When Maggie arrives, Lucy tells her all about Stephen, blushingly observing that he is very handsome. There is a stark contrast between the two women: Maggie is tall and very plainly dressed, while Lucy is slight and wears fashionable silks. Maggie’s life teaching at a boarding school has been very dreary, but Lucy promises to put her on a “discipline of pleasure” during her visit, which she promises will involve much music and merriment. She begins by giving Maggie one of her brooches. Maggie laughs at how much Lucy enjoys making other people happy.
When they were children, Lucy and Maggie exemplified very different models of femininity. Lucy was known for being obedient, docile, and pretty, whereas Maggie was considered “naughty” and rebellious. In adulthood, Lucy has continued to adhere to convention in her dress and appearance. Maggie, on the other hand, eschews the fashionable silks worn by the ladies in the neighborhood and wears strikingly plain clothes.
Lucy mentions that Philip Wakem sometimes comes to sing with them. Maggie tells her that she always liked Philip and has no objection to seeing him. Just then, Stephen arrives. He is shocked at Maggie’s appearance, since Lucy had made him expect a short blonde girl. As they make their introductions, Maggie and Stephen are obviously attracted to each other. Stephen tries to change the subject, bringing up the upcoming charity bazaar. All the ladies in town have been sewing “fancy-work” to sell at their stalls. Maggie admits quietly that she can only do plain sewing, since that was the work she did to earn extra money for her family. Lucy is embarrassed at this admission, but Stephen is fascinated. It gives “greater piquancy,” or power, to her beauty, and makes Maggie seem unlike other women he’s known.
Stephen is attracted to Maggie not just because of her beauty, but because of her various differences from the other women of St. Ogg’s. For one, she wears plain clothes and is unusually tall for a woman. For another, she freely admits to her poverty and to her need to support her family financially. All these characteristics indicate that Maggie is unconcerned with social convention, which sets her apart from other women and thus appealing to Stephen. Paradoxically, Stephen is attracted to Lucy precisely because she is conventional—even as his powerful connection with Maggie is based on her rejection of those social roles.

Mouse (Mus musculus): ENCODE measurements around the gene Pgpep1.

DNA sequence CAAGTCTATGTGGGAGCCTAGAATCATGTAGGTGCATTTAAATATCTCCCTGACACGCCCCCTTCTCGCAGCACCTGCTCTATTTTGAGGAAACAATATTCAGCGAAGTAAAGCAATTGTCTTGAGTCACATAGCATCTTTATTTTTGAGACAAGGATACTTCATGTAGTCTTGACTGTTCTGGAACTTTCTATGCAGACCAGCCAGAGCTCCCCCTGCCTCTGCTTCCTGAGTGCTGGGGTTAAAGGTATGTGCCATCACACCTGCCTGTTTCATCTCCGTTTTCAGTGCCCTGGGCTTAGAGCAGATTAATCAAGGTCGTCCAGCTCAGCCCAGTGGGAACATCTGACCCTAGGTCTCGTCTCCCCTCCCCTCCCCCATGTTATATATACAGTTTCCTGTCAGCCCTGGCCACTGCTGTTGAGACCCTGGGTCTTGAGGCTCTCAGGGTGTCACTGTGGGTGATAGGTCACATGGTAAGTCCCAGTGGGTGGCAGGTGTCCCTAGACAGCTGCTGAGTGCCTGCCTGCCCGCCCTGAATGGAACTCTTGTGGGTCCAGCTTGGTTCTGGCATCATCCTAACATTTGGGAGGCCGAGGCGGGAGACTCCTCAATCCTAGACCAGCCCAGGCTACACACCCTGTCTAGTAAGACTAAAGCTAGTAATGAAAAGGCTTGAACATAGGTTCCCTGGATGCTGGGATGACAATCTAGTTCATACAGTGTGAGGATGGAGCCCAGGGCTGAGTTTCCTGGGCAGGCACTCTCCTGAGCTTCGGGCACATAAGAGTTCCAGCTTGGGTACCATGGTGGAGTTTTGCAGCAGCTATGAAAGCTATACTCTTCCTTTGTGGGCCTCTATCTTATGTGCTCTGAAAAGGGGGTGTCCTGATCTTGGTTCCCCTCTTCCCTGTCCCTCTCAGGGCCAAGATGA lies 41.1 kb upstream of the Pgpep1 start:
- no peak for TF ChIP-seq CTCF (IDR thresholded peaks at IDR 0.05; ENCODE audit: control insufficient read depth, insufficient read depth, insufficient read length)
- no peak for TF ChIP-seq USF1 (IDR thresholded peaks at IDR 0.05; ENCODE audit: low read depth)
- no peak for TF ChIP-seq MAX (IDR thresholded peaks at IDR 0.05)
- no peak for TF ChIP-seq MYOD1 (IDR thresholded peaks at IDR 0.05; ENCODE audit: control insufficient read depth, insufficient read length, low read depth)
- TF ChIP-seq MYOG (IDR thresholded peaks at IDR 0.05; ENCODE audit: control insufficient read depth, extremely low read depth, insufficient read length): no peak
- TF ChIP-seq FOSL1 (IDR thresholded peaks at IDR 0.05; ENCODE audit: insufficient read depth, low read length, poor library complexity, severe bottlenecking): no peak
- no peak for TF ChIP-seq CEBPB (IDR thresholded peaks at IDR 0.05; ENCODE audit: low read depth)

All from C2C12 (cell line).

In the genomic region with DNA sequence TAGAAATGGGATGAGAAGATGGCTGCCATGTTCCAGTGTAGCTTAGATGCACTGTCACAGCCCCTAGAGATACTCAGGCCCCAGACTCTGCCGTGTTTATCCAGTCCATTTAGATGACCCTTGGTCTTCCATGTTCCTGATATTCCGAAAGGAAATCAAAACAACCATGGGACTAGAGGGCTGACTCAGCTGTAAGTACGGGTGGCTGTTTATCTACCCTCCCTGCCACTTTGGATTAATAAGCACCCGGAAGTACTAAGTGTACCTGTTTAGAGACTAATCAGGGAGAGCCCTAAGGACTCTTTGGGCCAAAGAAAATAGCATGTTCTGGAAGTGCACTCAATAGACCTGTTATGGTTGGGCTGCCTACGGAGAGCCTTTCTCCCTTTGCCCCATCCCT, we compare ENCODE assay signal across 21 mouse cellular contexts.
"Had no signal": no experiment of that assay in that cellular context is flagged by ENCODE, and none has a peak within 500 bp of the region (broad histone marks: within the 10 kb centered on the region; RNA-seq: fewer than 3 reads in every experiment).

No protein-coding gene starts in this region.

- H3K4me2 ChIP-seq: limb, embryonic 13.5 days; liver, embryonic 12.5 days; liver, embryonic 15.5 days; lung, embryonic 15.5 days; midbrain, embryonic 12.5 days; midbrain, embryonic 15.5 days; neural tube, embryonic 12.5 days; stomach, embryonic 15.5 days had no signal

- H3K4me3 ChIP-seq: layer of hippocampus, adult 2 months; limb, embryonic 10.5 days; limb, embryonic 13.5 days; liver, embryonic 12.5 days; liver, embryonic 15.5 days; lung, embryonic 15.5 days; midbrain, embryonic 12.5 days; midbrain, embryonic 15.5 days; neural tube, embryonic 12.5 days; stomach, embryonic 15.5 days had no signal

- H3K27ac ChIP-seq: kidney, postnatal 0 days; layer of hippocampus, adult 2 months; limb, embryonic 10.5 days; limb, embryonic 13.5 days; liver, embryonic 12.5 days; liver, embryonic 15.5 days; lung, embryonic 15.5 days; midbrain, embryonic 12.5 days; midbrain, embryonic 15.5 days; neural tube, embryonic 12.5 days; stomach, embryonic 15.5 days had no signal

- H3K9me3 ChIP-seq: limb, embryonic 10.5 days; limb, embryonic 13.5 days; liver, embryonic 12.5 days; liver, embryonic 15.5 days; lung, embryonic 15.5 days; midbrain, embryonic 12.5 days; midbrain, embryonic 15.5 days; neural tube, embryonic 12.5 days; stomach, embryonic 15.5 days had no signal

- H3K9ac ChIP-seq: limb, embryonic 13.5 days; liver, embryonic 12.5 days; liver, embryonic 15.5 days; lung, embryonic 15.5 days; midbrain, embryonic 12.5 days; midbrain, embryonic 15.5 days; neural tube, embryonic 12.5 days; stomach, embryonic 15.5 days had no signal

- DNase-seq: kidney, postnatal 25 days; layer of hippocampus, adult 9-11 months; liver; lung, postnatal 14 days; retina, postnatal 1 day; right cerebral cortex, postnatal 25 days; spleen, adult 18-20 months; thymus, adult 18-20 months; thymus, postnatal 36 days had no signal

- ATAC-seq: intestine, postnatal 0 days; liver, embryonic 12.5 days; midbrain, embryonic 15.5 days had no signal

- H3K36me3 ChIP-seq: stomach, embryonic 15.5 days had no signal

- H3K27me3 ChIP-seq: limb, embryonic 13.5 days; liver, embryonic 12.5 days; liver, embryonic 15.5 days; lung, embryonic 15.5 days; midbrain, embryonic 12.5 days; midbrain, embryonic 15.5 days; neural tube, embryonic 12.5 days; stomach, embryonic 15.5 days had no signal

Stephen, Maggie, and Lucy discuss Dr. Kenn, the local vicar, a very pious man who gives away two-thirds of his income. Maggie thinks that this is “wonderful.” They then discuss literature. Stephen thinks that “it is always pleasant to improve the minds of ladies by talking to them at ease on subjects of which they know nothing,” and so proceeds to give them a long explanation of a recent theological treatise. Fascinated by this, Maggie then lays down her sewing and gives Stephen her full attention. Stephen is very affected by Maggie’s intense gaze, but Lucy doesn’t notice and is simply pleased that Stephen is proving how clever he is.
Stephen and Lucy seem to think Dr. Kenn is rather eccentric for giving away all his money, while Maggie thinks he is “wonderful”—demonstrating once again her unusual levels of compassion and sympathy for others. Stephen’s way of interacting the women on intellectual subjects suggests that he enjoys regarding women as his intellectual inferiors. Lucy seems perfectly comfortable with considering Stephen cleverer than herself. Maggie, on the other hand, seems intensely engaged in this discussion, demonstrating her passion for knowledge and learning.
Stephen proposes that they all go take a boat on the river, secretly hoping that this will allow him to touch Maggie’s hand. The narrator denies that Stephen has fallen in love with Maggie at first sight, but admits that her touch was not “entirely indifferent” to him. For her part, Maggie thinks it is “very charming” to be helped out of the boat by someone taller and stronger than herself, since she has never felt that way before. Back at the house, Mrs. Pullet is horrified by Maggie’s shabby clothes and gives her one of her old dresses to wear. Mrs. Tulliver and Mrs. Pullet admire how beautiful Maggie has become, although they still lament her “brown skin.”
Maggie typically rejects conventional gender roles, both because of lack of opportunity (her family’s poverty impeded her social life) and personal preference. However, she enjoys Stephen’s courtly gesture in helping her into the boat and even submits to being dressed up by Mrs. Pullet, although she had hated those sorts of attentions when she was younger. This suggests that the appeal of conventional gender roles is not entirely lost on Maggie. Even so, however, her family still criticizes her dark complexion, marking her difference from other women.